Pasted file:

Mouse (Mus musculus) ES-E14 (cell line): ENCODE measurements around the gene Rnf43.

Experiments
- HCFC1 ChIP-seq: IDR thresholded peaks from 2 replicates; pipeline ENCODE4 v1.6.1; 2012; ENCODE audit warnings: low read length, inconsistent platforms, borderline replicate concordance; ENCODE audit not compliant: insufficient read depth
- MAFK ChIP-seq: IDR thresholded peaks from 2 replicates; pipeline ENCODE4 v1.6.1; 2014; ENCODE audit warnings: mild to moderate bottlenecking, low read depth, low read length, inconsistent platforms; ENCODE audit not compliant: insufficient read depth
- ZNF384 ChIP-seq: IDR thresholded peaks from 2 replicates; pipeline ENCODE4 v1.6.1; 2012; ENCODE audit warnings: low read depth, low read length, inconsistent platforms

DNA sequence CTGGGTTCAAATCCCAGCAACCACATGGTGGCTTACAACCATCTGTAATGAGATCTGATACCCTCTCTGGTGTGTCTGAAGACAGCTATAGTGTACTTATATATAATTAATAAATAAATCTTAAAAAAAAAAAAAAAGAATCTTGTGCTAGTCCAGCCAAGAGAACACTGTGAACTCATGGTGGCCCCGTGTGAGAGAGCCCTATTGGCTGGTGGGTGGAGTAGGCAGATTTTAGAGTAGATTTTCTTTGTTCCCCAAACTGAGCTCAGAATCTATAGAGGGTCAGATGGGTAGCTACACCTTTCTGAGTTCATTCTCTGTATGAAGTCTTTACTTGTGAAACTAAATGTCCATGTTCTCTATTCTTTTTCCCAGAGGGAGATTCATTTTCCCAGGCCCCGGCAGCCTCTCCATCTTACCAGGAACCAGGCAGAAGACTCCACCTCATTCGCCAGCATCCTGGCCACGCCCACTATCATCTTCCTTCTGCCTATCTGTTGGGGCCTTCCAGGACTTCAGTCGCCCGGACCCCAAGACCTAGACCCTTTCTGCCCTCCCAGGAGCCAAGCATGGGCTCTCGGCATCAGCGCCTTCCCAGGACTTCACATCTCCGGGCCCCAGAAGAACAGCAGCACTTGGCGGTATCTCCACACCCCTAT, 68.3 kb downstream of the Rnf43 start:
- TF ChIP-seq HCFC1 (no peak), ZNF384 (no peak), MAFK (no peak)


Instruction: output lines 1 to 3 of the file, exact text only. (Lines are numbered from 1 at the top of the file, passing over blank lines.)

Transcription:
Mouse (Mus musculus) ES-E14 (cell line): ENCODE measurements around the gene Rnf43.

Experiments
- HCFC1 ChIP-seq: IDR thresholded peaks from 2 replicates; pipeline ENCODE4 v1.6.1; 2012; ENCODE audit warnings: low read length, inconsistent platforms, borderline replicate concordance; ENCODE audit not compliant: insufficient read depth